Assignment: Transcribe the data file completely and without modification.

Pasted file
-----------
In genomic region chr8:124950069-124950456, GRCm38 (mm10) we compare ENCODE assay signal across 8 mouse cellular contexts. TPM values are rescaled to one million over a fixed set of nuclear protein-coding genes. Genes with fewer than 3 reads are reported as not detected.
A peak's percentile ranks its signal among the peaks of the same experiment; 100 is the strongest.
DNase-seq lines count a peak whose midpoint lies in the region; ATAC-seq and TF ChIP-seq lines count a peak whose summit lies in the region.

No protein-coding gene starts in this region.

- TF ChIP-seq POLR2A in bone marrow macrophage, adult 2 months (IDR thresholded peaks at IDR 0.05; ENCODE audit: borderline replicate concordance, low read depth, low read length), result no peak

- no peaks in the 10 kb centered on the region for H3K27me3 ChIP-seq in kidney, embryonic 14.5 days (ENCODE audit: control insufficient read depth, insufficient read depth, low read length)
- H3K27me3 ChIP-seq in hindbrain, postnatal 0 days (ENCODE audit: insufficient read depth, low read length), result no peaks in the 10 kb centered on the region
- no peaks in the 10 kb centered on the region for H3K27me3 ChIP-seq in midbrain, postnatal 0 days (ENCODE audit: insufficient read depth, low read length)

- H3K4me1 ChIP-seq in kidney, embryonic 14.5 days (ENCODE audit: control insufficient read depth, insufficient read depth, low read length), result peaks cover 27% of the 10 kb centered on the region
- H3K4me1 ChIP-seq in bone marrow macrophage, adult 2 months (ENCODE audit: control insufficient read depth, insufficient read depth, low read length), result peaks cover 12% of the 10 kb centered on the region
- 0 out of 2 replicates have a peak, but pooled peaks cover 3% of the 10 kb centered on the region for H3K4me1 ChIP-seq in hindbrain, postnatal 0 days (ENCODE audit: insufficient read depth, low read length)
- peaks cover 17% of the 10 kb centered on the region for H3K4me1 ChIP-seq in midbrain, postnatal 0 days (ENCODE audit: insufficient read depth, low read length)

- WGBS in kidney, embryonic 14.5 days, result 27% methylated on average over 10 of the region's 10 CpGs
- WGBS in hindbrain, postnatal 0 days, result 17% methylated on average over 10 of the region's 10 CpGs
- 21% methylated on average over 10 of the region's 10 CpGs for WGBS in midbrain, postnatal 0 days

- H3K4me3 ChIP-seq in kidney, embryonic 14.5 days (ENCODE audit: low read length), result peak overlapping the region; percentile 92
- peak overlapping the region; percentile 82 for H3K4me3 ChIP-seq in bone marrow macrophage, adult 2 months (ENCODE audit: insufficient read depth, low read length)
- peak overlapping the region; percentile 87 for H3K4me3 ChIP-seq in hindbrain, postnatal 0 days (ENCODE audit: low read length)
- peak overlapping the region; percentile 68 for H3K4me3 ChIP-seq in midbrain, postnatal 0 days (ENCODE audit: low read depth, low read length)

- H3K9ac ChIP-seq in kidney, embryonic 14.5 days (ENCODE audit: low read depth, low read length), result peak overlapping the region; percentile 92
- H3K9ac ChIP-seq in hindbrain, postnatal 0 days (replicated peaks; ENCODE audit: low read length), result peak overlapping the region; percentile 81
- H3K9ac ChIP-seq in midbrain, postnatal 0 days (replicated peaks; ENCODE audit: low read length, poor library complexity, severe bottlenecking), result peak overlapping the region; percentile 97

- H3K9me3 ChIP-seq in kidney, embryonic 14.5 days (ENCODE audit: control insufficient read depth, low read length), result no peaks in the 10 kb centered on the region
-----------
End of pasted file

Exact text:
In genomic region chr8:124950069-124950456, GRCm38 (mm10) we compare ENCODE assay signal across 8 mouse cellular contexts. TPM values are rescaled to one million over a fixed set of nuclear protein-coding genes. Genes with fewer than 3 reads are reported as not detected.
A peak's percentile ranks its signal among the peaks of the same experiment; 100 is the strongest.
DNase-seq lines count a peak whose midpoint lies in the region; ATAC-seq and TF ChIP-seq lines count a peak whose summit lies in the region.

No protein-coding gene starts in this region.

- TF ChIP-seq POLR2A in bone marrow macrophage, adult 2 months (IDR thresholded peaks at IDR 0.05; ENCODE audit: borderline replicate concordance, low read depth, low read length), result no peak

- no peaks in the 10 kb centered on the region for H3K27me3 ChIP-seq in kidney, embryonic 14.5 days (ENCODE audit: control insufficient read depth, insufficient read depth, low read length)
- H3K27me3 ChIP-seq in hindbrain, postnatal 0 days (ENCODE audit: insufficient read depth, low read length), result no peaks in the 10 kb centered on the region
- no peaks in the 10 kb centered on the region for H3K27me3 ChIP-seq in midbrain, postnatal 0 days (ENCODE audit: insufficient read depth, low read length)

- H3K4me1 ChIP-seq in kidney, embryonic 14.5 days (ENCODE audit: control insufficient read depth, insufficient read depth, low read length), result peaks cover 27% of the 10 kb centered on the region
- H3K4me1 ChIP-seq in bone marrow macrophage, adult 2 months (ENCODE audit: control insufficient read depth, insufficient read depth, low read length), result peaks cover 12% of the 10 kb centered on the region
- 0 out of 2 replicates have a peak, but pooled peaks cover 3% of the 10 kb centered on the region for H3K4me1 ChIP-seq in hindbrain, postnatal 0 days (ENCODE audit: insufficient read depth, low read length)
- peaks cover 17% of the 10 kb centered on the region for H3K4me1 ChIP-seq in midbrain, postnatal 0 days (ENCODE audit: insufficient read depth, low read length)

- WGBS in kidney, embryonic 14.5 days, result 27% methylated on average over 10 of the region's 10 CpGs
- WGBS in hindbrain, postnatal 0 days, result 17% methylated on average over 10 of the region's 10 CpGs
- 21% methylated on average over 10 of the region's 10 CpGs for WGBS in midbrain, postnatal 0 days

- H3K4me3 ChIP-seq in kidney, embryonic 14.5 days (ENCODE audit: low read length), result peak overlapping the region; percentile 92
- peak overlapping the region; percentile 82 for H3K4me3 ChIP-seq in bone marrow macrophage, adult 2 months (ENCODE audit: insufficient read depth, low read length)
- peak overlapping the region; percentile 87 for H3K4me3 ChIP-seq in hindbrain, postnatal 0 days (ENCODE audit: low read length)
- peak overlapping the region; percentile 68 for H3K4me3 ChIP-seq in midbrain, postnatal 0 days (ENCODE audit: low read depth, low read length)

- H3K9ac ChIP-seq in kidney, embryonic 14.5 days (ENCODE audit: low read depth, low read length), result peak overlapping the region; percentile 92
- H3K9ac ChIP-seq in hindbrain, postnatal 0 days (replicated peaks; ENCODE audit: low read length), result peak overlapping the region; percentile 81
- H3K9ac ChIP-seq in midbrain, postnatal 0 days (replicated peaks; ENCODE audit: low read length, poor library complexity, severe bottlenecking), result peak overlapping the region; percentile 97

- H3K9me3 ChIP-seq in kidney, embryonic 14.5 days (ENCODE audit: control insufficient read depth, low read length), result no peaks in the 10 kb centered on the region